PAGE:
|Publication number||US5978454 A|
|Application number||US 08/977,694|
|Publication date||Nov 2, 1999|
|Filing date||Nov 25, 1997|
|Priority date||Dec 6, 1991|
|Publication number||08977694, 977694, US 5978454 A, US 5978454A, US-A-5978454, US5978454 A, US5978454A|
|Inventors||Michael Craig King, Cynthia Lea Humphrey, John Reiley Rice, Steven John Langkamp, Sandra Marie Smith|
|Original Assignee||Mediaone Group, Inc., U S West, Inc.|
|Export Citation||BiBTeX, EndNote, RefMan|
|Patent Citations (9), Referenced by (20), Classifications (18), Legal Events (9)|
|External Links: USPTO, USPTO Assignment, Espacenet|
This application is a continuation of application Ser. No. 07/802,939, filed Dec. 6, 1991, now abandoned.
1. Field of the Invention
This invention relates to the field of telephony. More particularly, the invention relates to facsimile (fax) mail systems. In still greater particularity, the invention relates to a user interface for a fax mail system. By way of further characterization, but not by way of limitation thereto, the invention relates to prompting a user with instructions to access various options in a fax mail system.
2. Description of the Prior Art
Facsimile (fax) communications have become increasingly popular in recent years. The increased use of fax machines and the resultant proliferation of fax transmissions has even gained the attention of the United States Congress in trying to limit "junk" fax documents. While, initially, fax machines were cumbersome and expensive, they are now getting more compact and portable. Doing business by fax has become increasingly commonplace. Sales people can fax orders and a warehouse can, in return, fax invoices. In short, what used to take days to accomplish through the U.S. Mail can now be accomplished in a matter of minutes by utilizing fax machines.
The increasing use of fax machines and the proliferation of fax documents has led some people to try to manage their fax documents. Thus, some method for retaining the fax mail would be useful. Of course, it is possible to keep the hard copies of the faxes in a stack and read them when it is convenient as is done with regular mail. However, in a mobile society and, in particular, in a highly mobile business environment, transporting a large number of hard copy faxes while traveling can be burdensome and the risk of losing the faxes is increased. It would be useful if such faxes could be stored electronically.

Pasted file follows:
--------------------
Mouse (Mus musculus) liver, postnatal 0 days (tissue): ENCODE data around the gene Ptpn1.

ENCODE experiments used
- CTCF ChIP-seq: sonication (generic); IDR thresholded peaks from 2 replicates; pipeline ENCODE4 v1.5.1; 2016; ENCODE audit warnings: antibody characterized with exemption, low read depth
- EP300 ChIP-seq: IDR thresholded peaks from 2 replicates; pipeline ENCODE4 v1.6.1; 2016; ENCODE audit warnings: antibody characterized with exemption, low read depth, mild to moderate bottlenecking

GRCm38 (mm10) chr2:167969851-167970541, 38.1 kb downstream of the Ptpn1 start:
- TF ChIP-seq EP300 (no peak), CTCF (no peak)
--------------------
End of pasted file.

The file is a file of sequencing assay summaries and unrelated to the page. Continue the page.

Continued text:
In addition to the problems with storing fax transmissions, it is desirable in many cases to allow remote printing of fax documents where and when desired. That is, a fax is generally sent to a specific fax machine as identified by the fax telephone number. However, it may be that the intended recipient is at a different location (e.g. for a meeting or traveling out of state). In such a situation the fax received at a first location would have to be re-faxed to the second location. This is inconvenient and may result in poor quality of the re-faxed document. Thus, for individuals who are not at the same location one hundred percent (100%) of the time, it would be useful to have a system which would allow the printing of the fax transmission at a location other than the primary fax location telephone number to which the original fax was sent.
The use of portable fax machines has helped in sending or receiving fax transmissions from remote or unforeseen locations. However, in the past, these portable fax machines have only been useful to send a fax. To receive fax transmissions the recipient generally must stay at one location long enough to receive the transmission and the timing must be coordinated with the sender. For example, a traveling business person may be waiting for a fax and wish to receive it at an airport during an air travel layover. If that person has a portable fax machine and can coordinate with the sender to send the fax transmission while the business person is on the telephone, this may prove satisfactory. However, if for some reason, the sender cannot send the transmission (the sending fax machine may be in use) at that exact moment, the recipient must wait on the line incurring additional cost (if a long distance call) and wasting time. If the fax could be sent to one telephone number (fax mailbox) and retrieved at will by the recipient, then time and money would be saved. The business person could then retrieve the fax transmission at a time and place which is convenient. For example, the business person could get the fax transmission from the public phone at the airport during the layover at his or her convenience or possibly this traveler may wish to retrieve the fax once he or she checks into a hotel room.